Who is Buying Art Right Now?

Artwork Archive | November 30, 2016 (Updated September 20, 2022)

It’s clear that the art world only continues to grow, even with the changing social and economic landscapes. Online art sales are increasing and sites like Instagram are making it easier to discover emerging artists.

As both an artist and an art collector, it’s critical to understand the market you are participating in. To do this you need to first answer the question: “Who is collecting art these days?” We did some digging into the data to provide you with a picture of who is buying art and what they are buying.  Take a look at a few key demographics you should be aware of:


When boiled down by country, the United States has boasted the biggest share of the global art market and percentage of art collectors worldwide in recent years. The next largest shares were grabbed by the United Kingdom and China, respectively. But, the number of collectors in developing countries is expected to increase rapidly in the coming years.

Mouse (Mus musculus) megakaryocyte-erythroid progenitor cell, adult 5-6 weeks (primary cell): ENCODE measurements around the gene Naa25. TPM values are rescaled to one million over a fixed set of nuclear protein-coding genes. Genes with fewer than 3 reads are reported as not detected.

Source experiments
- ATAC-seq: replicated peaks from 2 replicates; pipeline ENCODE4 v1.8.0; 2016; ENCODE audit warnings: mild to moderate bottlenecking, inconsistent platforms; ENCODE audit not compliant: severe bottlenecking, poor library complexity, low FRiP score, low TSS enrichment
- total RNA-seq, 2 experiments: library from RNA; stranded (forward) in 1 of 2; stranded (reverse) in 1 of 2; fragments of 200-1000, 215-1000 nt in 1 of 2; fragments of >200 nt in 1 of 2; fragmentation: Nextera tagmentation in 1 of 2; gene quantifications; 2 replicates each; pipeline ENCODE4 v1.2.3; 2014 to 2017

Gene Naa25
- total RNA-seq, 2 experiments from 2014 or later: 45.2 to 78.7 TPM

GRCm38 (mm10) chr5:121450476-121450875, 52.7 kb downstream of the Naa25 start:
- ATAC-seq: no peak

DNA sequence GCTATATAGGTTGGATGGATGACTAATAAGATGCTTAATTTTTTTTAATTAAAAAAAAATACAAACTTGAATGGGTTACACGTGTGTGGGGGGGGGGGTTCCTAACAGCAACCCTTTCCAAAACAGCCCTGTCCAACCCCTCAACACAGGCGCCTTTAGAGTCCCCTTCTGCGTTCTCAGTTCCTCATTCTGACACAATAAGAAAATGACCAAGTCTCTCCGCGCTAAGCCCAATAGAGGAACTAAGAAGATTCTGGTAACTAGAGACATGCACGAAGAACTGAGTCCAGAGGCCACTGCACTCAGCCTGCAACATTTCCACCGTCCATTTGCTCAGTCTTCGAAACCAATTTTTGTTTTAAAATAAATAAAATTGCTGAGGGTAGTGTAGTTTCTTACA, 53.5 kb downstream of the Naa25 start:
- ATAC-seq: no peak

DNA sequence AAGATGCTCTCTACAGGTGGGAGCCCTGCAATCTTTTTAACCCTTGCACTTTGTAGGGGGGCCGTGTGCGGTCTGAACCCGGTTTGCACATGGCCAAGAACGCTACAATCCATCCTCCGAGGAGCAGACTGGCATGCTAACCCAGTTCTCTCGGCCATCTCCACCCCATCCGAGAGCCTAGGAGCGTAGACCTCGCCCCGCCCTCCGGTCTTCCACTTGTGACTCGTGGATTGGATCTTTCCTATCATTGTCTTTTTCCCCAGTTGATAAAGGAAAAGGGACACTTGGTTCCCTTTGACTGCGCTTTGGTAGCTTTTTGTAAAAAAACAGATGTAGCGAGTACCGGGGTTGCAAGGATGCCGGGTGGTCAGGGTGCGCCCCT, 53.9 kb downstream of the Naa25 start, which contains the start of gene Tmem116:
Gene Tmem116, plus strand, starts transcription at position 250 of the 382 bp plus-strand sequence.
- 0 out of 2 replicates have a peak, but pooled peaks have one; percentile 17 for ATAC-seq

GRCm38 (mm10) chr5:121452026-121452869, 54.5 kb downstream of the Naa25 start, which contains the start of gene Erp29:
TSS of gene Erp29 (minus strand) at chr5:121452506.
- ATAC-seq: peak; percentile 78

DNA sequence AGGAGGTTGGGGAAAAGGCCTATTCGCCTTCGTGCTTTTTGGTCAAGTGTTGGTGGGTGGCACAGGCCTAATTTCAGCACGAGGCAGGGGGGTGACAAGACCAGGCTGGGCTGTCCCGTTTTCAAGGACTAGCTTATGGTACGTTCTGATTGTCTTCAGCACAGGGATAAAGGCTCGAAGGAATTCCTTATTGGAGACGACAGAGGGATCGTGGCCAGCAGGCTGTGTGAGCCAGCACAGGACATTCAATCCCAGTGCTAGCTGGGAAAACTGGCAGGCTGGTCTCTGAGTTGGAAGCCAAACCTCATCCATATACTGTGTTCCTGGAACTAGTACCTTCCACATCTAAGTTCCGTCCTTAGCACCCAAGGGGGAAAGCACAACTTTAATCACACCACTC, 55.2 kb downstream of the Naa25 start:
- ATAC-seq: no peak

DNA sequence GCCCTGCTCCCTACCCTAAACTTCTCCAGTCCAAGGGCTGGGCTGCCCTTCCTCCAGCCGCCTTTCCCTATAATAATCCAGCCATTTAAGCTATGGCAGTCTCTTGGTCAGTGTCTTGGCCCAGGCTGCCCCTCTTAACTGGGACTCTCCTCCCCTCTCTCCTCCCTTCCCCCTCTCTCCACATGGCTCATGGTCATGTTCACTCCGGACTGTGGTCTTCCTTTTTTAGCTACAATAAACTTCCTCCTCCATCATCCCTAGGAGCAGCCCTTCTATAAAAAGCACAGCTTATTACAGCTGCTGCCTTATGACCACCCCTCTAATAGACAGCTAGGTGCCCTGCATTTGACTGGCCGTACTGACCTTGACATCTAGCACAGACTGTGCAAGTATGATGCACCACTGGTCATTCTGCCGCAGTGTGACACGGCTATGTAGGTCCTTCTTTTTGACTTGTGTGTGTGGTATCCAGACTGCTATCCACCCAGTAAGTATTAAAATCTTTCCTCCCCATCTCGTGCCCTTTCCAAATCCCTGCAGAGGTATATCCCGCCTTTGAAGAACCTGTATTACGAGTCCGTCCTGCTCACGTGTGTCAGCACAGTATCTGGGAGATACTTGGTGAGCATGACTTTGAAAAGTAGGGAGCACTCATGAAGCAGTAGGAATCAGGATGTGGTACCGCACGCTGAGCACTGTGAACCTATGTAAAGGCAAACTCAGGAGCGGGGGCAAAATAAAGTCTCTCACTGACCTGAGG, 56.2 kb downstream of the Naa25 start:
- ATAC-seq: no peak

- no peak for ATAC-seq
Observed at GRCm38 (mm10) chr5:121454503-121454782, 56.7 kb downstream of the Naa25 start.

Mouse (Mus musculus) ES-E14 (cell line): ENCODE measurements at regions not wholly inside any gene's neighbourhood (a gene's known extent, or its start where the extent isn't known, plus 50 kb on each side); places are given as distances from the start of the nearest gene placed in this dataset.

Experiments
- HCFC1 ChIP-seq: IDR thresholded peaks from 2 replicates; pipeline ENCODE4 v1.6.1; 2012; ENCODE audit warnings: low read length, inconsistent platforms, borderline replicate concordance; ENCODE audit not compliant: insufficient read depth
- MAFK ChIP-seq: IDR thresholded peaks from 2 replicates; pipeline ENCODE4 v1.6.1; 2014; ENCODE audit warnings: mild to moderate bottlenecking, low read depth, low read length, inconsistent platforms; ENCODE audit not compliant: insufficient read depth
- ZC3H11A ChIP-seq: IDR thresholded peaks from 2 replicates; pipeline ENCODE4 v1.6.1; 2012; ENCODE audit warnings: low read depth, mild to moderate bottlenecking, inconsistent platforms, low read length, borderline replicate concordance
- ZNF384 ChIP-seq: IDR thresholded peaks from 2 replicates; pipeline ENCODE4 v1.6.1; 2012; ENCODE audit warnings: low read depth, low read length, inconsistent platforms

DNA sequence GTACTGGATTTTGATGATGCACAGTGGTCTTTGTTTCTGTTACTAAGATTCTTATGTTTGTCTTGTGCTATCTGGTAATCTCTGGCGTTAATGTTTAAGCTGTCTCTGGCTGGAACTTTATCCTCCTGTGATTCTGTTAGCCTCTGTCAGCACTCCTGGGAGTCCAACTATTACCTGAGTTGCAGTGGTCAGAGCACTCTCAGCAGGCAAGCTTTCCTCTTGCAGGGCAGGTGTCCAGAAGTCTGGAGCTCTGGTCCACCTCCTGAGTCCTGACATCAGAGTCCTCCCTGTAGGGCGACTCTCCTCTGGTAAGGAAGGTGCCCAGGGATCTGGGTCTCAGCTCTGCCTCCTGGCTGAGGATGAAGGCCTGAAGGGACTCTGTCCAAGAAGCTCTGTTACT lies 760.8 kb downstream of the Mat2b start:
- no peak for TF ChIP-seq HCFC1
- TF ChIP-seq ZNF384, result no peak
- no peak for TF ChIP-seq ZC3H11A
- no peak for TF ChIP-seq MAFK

While all generations have a hand in art collecting, the overarching theme seems to be that different generations collect art differently—and for different reasons. For instance, U.S. Trust found that the importance of collecting for aesthetic value increases with age. This mature group is also most likely to say that investing in art is risky.

Millennial collectors, on the other hand, are more likely to take risks, go above and beyond when it comes to networking in the industry, and use social media to both buy art and supplement their research. And, although you may not be surprised to hear that social media plays a factor, Artnet News maintains that millennials equally buy art in person and online.

Furthermore, younger collectors are more inclined than their older peers to view art as a financial investment reveals NPR. There’s even a current trend among millennial collectors to “flip” a piece of artwork they’ve collected—sell it and use the profit to grow their collection. However, this practice is generally frowned upon by older collectors who would rather track an artist’s progression or use their collection in lieu of an autobiography.


It’s no surprise that wealth is another major factor in the art collecting market. In fact, one in five high net worth individuals collect art, explains U.S. Trust. And, the wealthiest individuals are more likely to use art to build their wealth and diversify their investments.

Those purchasing art also tend to be very educated, with sixty-three percent of art buying households earning a bachelor’s degree and education being a key demographic variable for interest in art remarks Luxury Daily.

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